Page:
Infallibility of Scripture
Does this mean that we must reject biblical infallibility? It all depends on what you mean by “infallible.” “Infallible” means “unfailing,” and for something to “fail” or “not fail” depends on the standard you are measuring it up against. So when you confess Scripture is “infallible,” what standard are you presupposing? If your standard is modern science, for example, I’m afraid you’re going to have a very hard time holding onto your confidence in Scripture, because last I heard, scientists were pretty sure the sky wasn’t a dome that was “hard as a molten mirror” (Job 37:18) as it held up water (Gen.1:7) with windows that could be opened so it could rain (Gen. 7:11). So too, if your standard is perfect historical accuracy, or perfect consistency, you’re going to sooner or later run into trouble as well for similar reasons. In fact, I would argue that you’re going to run into problems if your standard is even uniformly perfect theology. For example, we instinctively interpret references to Yahweh riding on clouds and throwing down lightning bolts to be metaphorical (e.g. Ps. 18:14; 68:4; 104:3). But ancient biblical authors, along with everybody else in the Ancient Near East, viewed God and/or the gods as literally doing things like this. They were simply mistaken.
The Cruciform Standard
But why should anyone insist that Scripture conform to any of these standards of accuracy? If we accept the view that all theological concepts should be centered on the cross, then it means that our understanding of “biblical infallibility,” as well as “biblical inspiration,” should be centered on the cross. And as I said above, if God most perfectly revealed his perfection by identifying with our imperfections on the cross, then we should have no problem affirming that the Bible is a “God-breathed,” “infallible,” and even a “perfect” book while at the same time accepting that it contains human imperfections. And it’s not simply that Scripture is inspired despite having human imperfections, as many argue. If we accept the cruciform approach to inspiration, we should rather affirm that God “breathes” through Scripture’s human imperfections as readily as God “breathes” through any and every other aspect of Scripture.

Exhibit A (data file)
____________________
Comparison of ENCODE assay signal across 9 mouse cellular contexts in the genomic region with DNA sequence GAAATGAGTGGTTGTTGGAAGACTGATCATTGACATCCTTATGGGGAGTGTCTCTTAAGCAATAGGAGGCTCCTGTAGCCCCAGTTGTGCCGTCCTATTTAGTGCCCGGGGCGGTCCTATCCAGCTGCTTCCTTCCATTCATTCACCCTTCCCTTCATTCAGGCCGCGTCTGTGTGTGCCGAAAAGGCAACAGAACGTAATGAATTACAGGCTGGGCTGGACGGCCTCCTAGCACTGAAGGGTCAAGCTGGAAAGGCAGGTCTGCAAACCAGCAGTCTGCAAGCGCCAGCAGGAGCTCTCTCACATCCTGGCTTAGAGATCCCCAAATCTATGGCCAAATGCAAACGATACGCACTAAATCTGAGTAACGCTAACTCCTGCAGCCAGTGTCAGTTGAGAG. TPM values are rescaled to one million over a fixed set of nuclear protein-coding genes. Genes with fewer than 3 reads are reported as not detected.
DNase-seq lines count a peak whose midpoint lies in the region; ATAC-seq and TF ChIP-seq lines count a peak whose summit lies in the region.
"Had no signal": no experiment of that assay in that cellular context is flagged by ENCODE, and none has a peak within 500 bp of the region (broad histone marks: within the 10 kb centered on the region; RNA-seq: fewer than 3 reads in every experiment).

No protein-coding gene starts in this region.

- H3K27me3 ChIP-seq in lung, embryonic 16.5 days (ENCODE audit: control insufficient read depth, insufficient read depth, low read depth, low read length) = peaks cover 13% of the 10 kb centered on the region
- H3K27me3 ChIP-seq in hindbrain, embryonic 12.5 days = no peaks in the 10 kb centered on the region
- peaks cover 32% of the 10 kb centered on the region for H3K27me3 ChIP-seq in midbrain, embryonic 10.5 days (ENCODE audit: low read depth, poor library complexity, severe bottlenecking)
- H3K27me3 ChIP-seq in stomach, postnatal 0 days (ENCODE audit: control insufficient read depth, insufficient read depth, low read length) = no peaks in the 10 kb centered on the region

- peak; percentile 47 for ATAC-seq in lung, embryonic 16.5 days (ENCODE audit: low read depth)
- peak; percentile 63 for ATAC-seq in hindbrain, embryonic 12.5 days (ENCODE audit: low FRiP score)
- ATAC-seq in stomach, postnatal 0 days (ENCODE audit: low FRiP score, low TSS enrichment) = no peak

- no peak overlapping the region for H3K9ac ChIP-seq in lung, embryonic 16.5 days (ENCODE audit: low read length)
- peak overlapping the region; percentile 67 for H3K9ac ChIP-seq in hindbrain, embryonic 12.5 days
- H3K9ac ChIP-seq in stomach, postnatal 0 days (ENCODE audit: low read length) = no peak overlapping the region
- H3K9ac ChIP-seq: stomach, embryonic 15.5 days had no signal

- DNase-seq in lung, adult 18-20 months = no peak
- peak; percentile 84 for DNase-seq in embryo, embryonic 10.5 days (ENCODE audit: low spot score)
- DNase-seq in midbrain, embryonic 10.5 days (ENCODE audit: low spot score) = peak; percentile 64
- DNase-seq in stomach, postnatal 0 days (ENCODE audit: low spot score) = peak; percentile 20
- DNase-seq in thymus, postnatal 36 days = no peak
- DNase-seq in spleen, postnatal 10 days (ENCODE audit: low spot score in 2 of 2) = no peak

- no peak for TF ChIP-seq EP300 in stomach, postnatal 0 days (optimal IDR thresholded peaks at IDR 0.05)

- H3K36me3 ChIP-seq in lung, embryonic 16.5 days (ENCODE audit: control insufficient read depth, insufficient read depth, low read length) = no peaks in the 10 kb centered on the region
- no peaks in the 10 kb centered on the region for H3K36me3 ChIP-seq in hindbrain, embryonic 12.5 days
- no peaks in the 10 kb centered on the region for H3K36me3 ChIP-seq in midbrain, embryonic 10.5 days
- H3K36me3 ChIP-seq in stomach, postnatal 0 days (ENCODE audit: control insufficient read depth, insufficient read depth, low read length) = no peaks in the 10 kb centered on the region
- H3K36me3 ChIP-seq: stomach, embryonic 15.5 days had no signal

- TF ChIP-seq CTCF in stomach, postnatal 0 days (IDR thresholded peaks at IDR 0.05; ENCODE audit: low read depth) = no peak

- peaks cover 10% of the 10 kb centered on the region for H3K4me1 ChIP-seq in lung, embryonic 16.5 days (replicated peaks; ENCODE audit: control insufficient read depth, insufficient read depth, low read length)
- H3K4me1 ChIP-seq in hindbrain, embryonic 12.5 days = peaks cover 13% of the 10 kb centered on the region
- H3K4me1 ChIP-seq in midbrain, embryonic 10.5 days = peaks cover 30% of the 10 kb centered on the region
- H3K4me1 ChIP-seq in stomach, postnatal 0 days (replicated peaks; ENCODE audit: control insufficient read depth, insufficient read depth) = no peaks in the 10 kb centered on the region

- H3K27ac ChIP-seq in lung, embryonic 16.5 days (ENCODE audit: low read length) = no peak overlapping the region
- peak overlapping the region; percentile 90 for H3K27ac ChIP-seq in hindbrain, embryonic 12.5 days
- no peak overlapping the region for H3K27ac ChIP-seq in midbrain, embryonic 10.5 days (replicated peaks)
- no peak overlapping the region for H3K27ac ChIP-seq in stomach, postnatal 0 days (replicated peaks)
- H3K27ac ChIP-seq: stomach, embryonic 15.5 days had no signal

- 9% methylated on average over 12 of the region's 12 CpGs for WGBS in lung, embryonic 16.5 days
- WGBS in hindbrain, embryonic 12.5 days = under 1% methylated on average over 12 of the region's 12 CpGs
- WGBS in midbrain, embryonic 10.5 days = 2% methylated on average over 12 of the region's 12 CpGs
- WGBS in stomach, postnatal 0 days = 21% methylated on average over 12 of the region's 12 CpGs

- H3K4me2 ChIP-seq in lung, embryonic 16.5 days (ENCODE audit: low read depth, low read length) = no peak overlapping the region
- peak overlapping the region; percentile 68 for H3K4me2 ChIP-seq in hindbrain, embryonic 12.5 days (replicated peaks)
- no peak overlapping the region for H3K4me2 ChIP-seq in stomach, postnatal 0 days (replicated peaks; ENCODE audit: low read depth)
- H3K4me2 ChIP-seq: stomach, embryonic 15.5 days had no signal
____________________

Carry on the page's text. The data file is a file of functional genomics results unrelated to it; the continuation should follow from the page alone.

Finally, if we accept the cruciform approach to inspiration, then the cross becomes the standard against which Scripture’s “infallibility” must be assessed. In this light, to confess that Scripture is “infallible” means, most fundamentally, that it will not fail to bear witness to the crucified Christ if properly interpreted through the power of the Spirit, and with our eyes focused sharply on Christ. As Luther, Calvin, and most Protestants since have understood, all Scripture was written for the ultimate purpose of bearing witness to Christ (see Jn 5:39-47; Lk 24:27). If you go to Scripture with a heart that is open to the Spirit and with the ultimate goal of finding Christ and growing as his disciple, it will not fail you. And when this is your highest aspiration, Scripture’s occasional inconsistencies, historical errors, outdated cosmologies, and conflicting theologies simply fade into insignificance.
Note: This article was originally published on the temporary blog Greg used prior to the launch of ReKnew.org.